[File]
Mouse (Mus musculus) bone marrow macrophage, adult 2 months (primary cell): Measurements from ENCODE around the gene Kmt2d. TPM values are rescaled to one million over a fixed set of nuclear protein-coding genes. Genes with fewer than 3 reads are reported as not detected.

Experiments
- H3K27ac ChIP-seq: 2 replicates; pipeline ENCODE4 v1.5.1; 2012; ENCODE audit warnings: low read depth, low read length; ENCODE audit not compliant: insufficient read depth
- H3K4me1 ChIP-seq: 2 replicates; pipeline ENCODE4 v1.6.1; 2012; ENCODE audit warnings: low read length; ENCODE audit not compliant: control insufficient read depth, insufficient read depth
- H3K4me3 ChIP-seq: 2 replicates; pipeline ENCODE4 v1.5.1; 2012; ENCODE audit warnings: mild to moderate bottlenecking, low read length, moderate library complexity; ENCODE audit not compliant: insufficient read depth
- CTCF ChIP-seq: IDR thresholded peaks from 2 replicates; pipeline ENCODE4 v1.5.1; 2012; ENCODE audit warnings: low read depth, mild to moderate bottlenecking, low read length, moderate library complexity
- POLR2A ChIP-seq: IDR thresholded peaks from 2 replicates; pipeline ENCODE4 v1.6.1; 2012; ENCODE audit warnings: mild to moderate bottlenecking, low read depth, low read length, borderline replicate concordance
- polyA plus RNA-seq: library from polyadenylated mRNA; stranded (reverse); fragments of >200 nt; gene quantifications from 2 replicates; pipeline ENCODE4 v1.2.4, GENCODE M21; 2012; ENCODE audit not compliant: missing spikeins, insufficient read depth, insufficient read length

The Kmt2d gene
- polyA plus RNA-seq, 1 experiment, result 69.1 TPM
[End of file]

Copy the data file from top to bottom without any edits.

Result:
Mouse (Mus musculus) bone marrow macrophage, adult 2 months (primary cell): Measurements from ENCODE around the gene Kmt2d. TPM values are rescaled to one million over a fixed set of nuclear protein-coding genes. Genes with fewer than 3 reads are reported as not detected.

Experiments
- H3K27ac ChIP-seq: 2 replicates; pipeline ENCODE4 v1.5.1; 2012; ENCODE audit warnings: low read depth, low read length; ENCODE audit not compliant: insufficient read depth
- H3K4me1 ChIP-seq: 2 replicates; pipeline ENCODE4 v1.6.1; 2012; ENCODE audit warnings: low read length; ENCODE audit not compliant: control insufficient read depth, insufficient read depth
- H3K4me3 ChIP-seq: 2 replicates; pipeline ENCODE4 v1.5.1; 2012; ENCODE audit warnings: mild to moderate bottlenecking, low read length, moderate library complexity; ENCODE audit not compliant: insufficient read depth
- CTCF ChIP-seq: IDR thresholded peaks from 2 replicates; pipeline ENCODE4 v1.5.1; 2012; ENCODE audit warnings: low read depth, mild to moderate bottlenecking, low read length, moderate library complexity
- POLR2A ChIP-seq: IDR thresholded peaks from 2 replicates; pipeline ENCODE4 v1.6.1; 2012; ENCODE audit warnings: mild to moderate bottlenecking, low read depth, low read length, borderline replicate concordance
- polyA plus RNA-seq: library from polyadenylated mRNA; stranded (reverse); fragments of >200 nt; gene quantifications from 2 replicates; pipeline ENCODE4 v1.2.4, GENCODE M21; 2012; ENCODE audit not compliant: missing spikeins, insufficient read depth, insufficient read length

The Kmt2d gene
- polyA plus RNA-seq, 1 experiment, result 69.1 TPM